“Life is not about how much you can take from others, but it is about how much you are willing to give others.”
After a difficult childhood and adolescent years, Derrika Hunt chose to attend FSU because it offered her “hope.” As a first generation student, attending college offered her an opportunity to create change in her own life and offered her an opportunity that many of her friends and family members did not have. “FSU provides a rich academic environment and unique resources to help students succeed socially and individually.”
“I can honestly say that during my time here at the Florida State University I have encountered instructors that are genuinely concerned with my academic development and personal success.” Instructors were willing to work with her after personal challenges affected her academic studies. “The instructor that stands out to me the most is my English Instructor Dr. Fleckenstein. She believed in my writing. She helped me share my story through the personal memoir.”
Derrika also learned about herself and the world while studying abroad in Japan. “While studying abroad in Japan, I learned to be appreciative for all of the opportunities I have been given in America. Studying abroad was an incredible opportunity that showed me another part of the world and how other people live.”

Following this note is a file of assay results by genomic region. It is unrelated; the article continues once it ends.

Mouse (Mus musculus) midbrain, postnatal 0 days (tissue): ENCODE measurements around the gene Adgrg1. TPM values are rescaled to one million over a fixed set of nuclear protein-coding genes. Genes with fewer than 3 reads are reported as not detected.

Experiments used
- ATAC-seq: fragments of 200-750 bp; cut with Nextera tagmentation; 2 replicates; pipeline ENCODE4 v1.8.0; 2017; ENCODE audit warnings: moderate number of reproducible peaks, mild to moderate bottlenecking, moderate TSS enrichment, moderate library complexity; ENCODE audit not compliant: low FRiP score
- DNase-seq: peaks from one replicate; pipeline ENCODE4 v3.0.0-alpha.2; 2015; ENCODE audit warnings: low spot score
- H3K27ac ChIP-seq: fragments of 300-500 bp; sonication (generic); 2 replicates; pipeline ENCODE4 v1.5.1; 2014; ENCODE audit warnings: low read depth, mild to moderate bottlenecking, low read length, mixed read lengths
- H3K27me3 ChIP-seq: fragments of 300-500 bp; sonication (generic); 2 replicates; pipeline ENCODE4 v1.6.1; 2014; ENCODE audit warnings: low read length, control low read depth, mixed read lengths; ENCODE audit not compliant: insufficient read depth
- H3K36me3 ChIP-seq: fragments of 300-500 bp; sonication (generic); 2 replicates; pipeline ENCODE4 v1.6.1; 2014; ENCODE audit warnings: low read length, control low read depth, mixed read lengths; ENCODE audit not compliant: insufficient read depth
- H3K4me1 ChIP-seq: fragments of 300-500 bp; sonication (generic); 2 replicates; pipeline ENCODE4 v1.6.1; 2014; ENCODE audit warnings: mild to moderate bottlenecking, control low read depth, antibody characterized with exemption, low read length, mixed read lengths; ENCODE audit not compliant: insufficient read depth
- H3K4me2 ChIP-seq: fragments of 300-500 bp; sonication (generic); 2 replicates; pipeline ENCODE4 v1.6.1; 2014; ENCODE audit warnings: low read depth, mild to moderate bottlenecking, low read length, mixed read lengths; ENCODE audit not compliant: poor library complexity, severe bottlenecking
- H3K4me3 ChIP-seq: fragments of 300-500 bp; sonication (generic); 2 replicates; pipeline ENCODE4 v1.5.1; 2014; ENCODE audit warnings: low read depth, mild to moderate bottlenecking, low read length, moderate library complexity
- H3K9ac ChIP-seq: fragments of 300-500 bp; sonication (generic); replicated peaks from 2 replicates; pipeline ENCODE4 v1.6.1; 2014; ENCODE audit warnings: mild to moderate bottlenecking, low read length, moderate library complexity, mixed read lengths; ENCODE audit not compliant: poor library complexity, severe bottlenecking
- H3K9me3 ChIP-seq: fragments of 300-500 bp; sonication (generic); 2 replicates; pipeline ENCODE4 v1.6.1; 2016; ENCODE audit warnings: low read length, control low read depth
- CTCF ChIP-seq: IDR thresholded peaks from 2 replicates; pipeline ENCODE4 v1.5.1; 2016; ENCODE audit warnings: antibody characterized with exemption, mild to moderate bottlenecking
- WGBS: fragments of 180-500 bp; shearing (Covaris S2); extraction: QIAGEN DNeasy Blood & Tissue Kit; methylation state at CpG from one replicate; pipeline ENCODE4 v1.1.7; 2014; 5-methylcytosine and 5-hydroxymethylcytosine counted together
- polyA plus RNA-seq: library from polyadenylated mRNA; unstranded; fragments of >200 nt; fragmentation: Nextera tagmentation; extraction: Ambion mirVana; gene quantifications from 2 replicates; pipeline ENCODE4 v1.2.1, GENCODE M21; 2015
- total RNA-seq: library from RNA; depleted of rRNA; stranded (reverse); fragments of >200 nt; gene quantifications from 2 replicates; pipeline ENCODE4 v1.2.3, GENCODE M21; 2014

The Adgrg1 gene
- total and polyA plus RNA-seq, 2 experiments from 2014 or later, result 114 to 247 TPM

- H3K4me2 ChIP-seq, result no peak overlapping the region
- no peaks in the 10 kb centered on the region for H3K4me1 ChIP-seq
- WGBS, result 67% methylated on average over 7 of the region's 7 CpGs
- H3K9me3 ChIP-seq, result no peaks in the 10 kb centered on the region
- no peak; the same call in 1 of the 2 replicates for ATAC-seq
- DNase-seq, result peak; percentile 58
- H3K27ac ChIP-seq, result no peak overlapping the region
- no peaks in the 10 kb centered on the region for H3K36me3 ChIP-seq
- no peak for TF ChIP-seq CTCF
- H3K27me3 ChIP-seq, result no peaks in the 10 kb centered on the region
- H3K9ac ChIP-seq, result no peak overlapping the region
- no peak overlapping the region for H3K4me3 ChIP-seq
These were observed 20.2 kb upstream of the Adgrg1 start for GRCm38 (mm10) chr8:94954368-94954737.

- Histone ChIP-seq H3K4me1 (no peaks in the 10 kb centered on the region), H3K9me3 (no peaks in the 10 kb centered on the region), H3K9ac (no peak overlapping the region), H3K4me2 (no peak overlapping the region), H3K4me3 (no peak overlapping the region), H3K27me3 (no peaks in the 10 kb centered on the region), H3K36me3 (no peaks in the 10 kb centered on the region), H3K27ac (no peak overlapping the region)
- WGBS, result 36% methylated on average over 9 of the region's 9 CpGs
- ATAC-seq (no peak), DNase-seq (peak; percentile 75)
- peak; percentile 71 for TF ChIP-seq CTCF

She is also dedicated to helping others through community service. This is something her mother instilled in her—”life is not about how much you can take from others, but it is about how much you are willing to give others.” Derrika participated in a number of community service events such as: Make a Difference Tallahassee Site Leader, Jumpstart Corps Member (2 years), Guardian Ad Litem volunteer intern, Children’s Home Society MODEL Mentoring Program, Camp Boggy Creek Family Pal and many other service opportunities through the Center for Leadership and Civic Education.
Derrika, along with Vincella Smith and Sakeena Gohagen also founded an organization, The Movement: Creating Change, after watching a documentary surrounding Hurricane Katrina. “I saw people in need and I knew I had to respond. As a result, my friends and I created The Caring for Katrina Victims Initiative. Through this organization we have collected clothing, food and money to help Hurricane Katrina victims. We cannot forget those that lost their homes, families and hope during this national disaster. Sadly, in 2009 there is still a lot of work that needs to be done. And I will do all that I can to help those Katrina victims to know that they are not forgotten.”
After graduation, Derrika will be spending a few weeks volunteering in Rwanda, a developing African Country. “Florida State has given me the opportunity to give back to my local community and now I would like to extend service to the global community.” Her goal is to eventually open an orphanage for the Invisible Children of Uganda.